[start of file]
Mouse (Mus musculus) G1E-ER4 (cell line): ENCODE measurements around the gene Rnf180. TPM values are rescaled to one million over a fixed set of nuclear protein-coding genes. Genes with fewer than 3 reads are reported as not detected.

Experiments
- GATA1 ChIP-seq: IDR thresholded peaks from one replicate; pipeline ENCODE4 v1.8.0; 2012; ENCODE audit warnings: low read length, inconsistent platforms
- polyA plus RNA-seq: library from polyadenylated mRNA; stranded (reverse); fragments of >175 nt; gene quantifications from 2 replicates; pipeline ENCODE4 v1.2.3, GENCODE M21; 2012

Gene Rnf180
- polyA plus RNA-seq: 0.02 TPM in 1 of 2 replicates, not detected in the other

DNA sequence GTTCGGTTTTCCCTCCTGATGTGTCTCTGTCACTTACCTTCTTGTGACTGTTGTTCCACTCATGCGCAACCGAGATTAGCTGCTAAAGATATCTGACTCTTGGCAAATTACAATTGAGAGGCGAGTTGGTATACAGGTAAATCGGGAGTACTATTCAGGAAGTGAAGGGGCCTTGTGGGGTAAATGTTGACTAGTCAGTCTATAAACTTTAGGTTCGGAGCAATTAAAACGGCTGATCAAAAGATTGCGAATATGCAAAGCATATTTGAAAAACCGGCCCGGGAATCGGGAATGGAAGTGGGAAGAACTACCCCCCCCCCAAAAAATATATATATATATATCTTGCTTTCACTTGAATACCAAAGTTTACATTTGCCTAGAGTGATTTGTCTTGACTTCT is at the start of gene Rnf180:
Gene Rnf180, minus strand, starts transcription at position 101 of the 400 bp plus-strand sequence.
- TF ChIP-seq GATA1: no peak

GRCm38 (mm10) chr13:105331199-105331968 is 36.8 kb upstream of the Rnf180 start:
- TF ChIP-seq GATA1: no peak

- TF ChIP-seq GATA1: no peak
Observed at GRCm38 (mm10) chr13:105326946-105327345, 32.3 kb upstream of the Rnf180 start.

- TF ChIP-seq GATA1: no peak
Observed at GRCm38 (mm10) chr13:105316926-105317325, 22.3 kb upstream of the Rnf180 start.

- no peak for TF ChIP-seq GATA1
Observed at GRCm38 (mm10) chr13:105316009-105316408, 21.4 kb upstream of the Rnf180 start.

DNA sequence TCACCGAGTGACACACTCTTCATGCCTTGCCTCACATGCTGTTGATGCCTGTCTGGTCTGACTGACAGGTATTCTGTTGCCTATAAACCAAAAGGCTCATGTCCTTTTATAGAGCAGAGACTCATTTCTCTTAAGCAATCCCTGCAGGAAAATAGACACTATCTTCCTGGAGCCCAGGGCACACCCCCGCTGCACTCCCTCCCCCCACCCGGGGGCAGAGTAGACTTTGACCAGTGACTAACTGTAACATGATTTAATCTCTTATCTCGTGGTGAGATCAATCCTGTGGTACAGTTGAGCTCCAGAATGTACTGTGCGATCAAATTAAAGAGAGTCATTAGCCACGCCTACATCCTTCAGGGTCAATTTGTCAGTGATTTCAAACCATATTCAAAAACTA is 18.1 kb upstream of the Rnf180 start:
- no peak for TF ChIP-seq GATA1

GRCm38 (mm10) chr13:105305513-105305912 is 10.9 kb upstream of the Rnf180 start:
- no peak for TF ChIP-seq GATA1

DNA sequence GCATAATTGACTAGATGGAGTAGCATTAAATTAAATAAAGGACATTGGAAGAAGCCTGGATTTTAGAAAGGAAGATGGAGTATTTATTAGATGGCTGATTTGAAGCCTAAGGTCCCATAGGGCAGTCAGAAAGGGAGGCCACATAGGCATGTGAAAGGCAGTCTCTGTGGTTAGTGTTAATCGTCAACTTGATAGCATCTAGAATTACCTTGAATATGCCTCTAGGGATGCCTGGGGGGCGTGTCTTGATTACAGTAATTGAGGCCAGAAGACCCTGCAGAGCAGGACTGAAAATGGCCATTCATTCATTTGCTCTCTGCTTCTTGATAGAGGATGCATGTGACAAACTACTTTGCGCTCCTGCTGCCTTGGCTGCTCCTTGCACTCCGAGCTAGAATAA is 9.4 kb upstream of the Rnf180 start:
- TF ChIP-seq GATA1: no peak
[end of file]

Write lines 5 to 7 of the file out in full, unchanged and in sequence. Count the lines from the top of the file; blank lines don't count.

Gene Rnf180
- polyA plus RNA-seq: 0.02 TPM in 1 of 2 replicates, not detected in the other

DNA sequence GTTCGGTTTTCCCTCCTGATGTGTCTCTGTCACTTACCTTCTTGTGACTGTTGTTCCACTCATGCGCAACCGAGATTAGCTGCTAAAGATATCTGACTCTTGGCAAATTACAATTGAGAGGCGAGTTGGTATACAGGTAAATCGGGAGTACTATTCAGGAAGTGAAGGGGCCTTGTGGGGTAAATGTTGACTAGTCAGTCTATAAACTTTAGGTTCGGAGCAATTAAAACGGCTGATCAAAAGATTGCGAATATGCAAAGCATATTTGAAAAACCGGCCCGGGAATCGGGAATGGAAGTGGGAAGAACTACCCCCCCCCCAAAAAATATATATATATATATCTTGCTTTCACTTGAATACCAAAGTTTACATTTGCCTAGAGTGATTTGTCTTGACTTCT is at the start of gene Rnf180: